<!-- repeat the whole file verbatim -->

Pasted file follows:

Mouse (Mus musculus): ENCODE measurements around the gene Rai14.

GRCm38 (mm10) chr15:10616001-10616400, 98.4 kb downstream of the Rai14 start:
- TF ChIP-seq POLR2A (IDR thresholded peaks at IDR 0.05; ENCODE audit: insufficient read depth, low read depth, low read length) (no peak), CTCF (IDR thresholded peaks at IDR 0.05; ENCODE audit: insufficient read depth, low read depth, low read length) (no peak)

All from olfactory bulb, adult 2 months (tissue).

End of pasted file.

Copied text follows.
Mouse (Mus musculus): ENCODE measurements around the gene Rai14.

GRCm38 (mm10) chr15:10616001-10616400, 98.4 kb downstream of the Rai14 start:
- TF ChIP-seq POLR2A (IDR thresholded peaks at IDR 0.05; ENCODE audit: insufficient read depth, low read depth, low read length) (no peak), CTCF (IDR thresholded peaks at IDR 0.05; ENCODE audit: insufficient read depth, low read depth, low read length) (no peak)

All from olfactory bulb, adult 2 months (tissue).